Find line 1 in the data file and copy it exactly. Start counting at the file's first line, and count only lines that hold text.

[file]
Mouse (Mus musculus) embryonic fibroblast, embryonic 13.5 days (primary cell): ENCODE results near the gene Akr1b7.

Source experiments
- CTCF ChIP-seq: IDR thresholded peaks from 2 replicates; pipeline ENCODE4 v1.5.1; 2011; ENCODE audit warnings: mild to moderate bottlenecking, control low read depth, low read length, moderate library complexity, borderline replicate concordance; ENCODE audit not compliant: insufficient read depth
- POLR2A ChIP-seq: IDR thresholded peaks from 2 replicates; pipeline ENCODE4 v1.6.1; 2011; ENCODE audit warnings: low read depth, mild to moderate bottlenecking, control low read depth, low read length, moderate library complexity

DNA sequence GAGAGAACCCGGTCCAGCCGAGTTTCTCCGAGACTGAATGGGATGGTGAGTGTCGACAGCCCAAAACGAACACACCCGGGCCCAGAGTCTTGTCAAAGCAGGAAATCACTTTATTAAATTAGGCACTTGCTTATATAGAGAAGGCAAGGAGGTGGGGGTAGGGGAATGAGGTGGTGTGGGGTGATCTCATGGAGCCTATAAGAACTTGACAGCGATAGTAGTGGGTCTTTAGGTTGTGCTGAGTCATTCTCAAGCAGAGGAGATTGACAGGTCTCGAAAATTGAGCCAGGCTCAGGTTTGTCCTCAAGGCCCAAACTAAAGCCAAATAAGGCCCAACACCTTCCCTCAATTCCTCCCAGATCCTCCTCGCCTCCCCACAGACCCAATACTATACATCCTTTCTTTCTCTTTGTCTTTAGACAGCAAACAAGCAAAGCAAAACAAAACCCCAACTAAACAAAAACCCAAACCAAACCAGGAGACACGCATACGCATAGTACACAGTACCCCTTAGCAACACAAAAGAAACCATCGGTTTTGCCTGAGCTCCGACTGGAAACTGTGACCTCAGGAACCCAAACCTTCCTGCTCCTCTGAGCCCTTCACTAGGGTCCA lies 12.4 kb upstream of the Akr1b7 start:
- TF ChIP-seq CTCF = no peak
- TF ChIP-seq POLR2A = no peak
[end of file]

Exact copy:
Mouse (Mus musculus) embryonic fibroblast, embryonic 13.5 days (primary cell): ENCODE results near the gene Akr1b7.